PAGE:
Rebecca Goodman and her husband Jim, along with Jim’s brother Francis Goodman, raise beef, dairy and homegrown forages and grain on Northwood Farm in Wonewoc, WI, about 80 miles northwest of Madison. The animals are certified organic, and are not fed antibiotics, genetically-modified crops or animal by-products. In their free time, the Goodmans keep busy “agitating” — advocating for farmer-controlled, consumer-oriented agriculture and a good food system for all.
The 500-acre Northwood Farm has been home to both Goodmans and cows since 1889. Rebecca and Jim took over the family farm from Jim’s parents 31 years ago, alongside Jim’s brother Francis. They were very “successful” (Rebecca stressed the quotations) conventional farmers through the 80s, but in the 90s they didn’t like where the farm was heading.
“Everything was becoming so expensive and dangerous sounding,” Rebecca recalled. With young children on the farm, she went on to explain, there had to be a better way. It was a long, slow process to return the farm to its roots – becoming diversified again, building up the soil so that it was healthy, the animals were healthy and the Goodmans were healthy too. The farm became certified organic in 1999. In addition to pasture, they raise homegrown forage for their animals — hay, winter wheat, oats, barley and corn.
Despite growing up on a small grain farm in southwest Minnesota, Rebecca’s father initially didn’t want her to marry a farmer. It is hard work, she said, but you feel like what you’re doing is valuable. You can see what you accomplish, and it feels good to be outside and tired. On raising kids on the farm, Rebecca said it was like a “family adventure.”
Her favorite chores take her outside, moving the grazing fence, walking the pastures and bringing the cows in and out. She loves looking at the clouds and full moons, feeling the breeze in her face. “These are my favorite things about farming.”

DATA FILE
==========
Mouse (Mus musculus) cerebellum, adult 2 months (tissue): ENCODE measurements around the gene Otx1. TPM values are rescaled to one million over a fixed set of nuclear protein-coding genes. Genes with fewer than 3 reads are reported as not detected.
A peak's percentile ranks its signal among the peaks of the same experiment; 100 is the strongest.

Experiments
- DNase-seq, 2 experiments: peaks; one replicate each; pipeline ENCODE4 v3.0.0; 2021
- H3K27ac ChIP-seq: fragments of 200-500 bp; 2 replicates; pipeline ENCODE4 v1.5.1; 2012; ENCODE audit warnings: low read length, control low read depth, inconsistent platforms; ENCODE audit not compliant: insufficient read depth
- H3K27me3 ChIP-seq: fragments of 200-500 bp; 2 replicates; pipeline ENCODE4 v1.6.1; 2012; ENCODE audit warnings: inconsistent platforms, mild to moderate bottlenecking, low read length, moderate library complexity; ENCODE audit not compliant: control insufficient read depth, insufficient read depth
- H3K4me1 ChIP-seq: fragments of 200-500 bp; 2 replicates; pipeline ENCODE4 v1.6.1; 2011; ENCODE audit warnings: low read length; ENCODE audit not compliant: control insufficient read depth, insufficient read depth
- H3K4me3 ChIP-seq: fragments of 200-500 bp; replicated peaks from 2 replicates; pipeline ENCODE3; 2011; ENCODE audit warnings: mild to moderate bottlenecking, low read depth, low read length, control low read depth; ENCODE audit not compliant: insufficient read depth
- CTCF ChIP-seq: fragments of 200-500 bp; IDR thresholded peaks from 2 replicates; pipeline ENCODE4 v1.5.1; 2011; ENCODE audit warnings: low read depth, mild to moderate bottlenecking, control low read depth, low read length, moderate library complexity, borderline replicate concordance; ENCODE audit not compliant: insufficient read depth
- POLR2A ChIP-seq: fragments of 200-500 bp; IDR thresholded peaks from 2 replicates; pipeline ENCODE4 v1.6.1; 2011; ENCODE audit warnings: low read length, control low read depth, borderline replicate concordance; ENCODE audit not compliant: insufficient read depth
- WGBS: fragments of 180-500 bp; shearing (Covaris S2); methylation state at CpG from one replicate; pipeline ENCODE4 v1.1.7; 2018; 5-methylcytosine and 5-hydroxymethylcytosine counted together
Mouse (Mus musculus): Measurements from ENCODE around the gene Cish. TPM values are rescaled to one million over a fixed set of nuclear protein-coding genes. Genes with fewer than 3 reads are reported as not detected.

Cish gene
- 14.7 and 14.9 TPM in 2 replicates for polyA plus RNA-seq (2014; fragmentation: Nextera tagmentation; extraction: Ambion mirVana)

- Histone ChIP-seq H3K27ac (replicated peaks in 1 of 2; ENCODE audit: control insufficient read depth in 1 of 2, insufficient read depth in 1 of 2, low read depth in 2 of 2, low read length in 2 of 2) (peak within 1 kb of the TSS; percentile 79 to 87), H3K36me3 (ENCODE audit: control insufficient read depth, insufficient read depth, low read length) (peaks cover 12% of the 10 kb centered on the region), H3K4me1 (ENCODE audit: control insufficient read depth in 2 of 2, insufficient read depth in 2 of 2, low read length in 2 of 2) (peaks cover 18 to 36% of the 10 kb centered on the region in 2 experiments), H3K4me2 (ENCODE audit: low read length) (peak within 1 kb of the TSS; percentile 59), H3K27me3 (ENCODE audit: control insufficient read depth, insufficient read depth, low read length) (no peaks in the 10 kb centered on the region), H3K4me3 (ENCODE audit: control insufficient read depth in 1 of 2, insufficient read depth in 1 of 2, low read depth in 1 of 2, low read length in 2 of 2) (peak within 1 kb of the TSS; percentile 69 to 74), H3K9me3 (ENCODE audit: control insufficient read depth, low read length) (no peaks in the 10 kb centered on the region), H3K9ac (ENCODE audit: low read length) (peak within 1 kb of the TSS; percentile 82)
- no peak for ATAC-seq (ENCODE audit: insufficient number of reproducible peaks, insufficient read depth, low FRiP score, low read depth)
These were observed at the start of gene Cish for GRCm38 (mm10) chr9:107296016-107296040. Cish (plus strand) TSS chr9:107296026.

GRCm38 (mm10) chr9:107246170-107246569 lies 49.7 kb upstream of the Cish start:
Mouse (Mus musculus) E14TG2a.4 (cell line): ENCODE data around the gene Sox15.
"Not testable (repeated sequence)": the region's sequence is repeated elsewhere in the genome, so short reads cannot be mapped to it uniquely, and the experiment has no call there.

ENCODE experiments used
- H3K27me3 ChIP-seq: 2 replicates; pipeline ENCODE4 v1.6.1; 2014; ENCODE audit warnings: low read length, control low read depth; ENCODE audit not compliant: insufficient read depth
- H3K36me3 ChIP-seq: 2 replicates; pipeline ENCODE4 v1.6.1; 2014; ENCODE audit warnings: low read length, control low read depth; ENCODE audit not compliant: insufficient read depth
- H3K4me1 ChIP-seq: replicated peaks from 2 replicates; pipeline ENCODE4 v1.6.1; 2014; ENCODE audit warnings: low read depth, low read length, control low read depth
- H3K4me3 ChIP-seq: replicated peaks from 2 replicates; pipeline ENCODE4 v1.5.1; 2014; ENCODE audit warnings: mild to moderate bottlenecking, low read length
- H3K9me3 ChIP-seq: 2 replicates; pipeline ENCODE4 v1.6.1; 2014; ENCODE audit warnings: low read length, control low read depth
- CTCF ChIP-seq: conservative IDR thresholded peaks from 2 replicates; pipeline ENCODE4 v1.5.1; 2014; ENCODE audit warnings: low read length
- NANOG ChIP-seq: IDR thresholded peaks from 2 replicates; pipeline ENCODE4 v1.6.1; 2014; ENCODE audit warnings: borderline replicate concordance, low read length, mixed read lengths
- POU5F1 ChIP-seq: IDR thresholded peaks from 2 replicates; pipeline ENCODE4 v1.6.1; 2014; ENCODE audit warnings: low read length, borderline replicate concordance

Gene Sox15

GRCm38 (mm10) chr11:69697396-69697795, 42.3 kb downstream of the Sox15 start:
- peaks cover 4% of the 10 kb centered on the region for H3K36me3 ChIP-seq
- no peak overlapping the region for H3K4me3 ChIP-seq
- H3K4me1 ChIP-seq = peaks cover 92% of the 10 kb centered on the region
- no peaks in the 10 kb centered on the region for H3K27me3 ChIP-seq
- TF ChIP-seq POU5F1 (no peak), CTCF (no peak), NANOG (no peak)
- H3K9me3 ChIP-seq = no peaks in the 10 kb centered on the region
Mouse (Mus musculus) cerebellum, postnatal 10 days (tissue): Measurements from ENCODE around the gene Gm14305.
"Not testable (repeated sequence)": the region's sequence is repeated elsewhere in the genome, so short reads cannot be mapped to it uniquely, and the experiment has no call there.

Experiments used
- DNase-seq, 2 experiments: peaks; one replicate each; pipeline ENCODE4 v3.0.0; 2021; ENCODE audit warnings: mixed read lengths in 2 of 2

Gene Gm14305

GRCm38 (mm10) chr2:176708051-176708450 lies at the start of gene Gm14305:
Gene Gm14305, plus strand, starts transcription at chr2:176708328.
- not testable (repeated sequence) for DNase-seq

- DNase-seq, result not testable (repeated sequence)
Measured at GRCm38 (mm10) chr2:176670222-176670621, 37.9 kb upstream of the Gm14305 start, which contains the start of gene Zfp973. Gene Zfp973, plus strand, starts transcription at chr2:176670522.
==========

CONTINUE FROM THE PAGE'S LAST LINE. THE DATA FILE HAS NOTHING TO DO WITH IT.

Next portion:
“The first thing they do whenever they come home is head straight to the barn”
The Goodmans practice intensive rotational grazing. In total they have about 120 animals, 45 of which are dairy cows, 25-30 steers of different age groups, 5 bulls that they use and market as breeding stock, and the rest as replacement heifers. The organic dairy makes up the bulk of their farm income. They sell their milk to Cedar Grove Cheese in Plain, WI, the first cheese producer in the country to pledge that its products were rBGH-free.
In addition, the Goodmans direct market 12-15 steers per year at the famous Dane County farmers market surrounding the state’s capitol building in Madison – the largest producer-only farmers market in the country. Any given Saturday, approximately 75 customers buy everywhere from one pound of ground beef up to $100 of varying cuts from the Goodmans. Rebecca expressed what an honor it was to be at such a first-class farmers market. The producer-only aspect is really important to her, as it gives consumers the chance to talk with their farmers and ask questions. 2010 is the Goodmans’ 12th year at the market, and both Jim and Rebecca try to go each Saturday if they can. “It is such a social event and a great way to connect to the community.” Furthermore, Rebecca laughed, “Someone has to do the heavy lifting!” Loading and unloading the meat freezers is quite a job.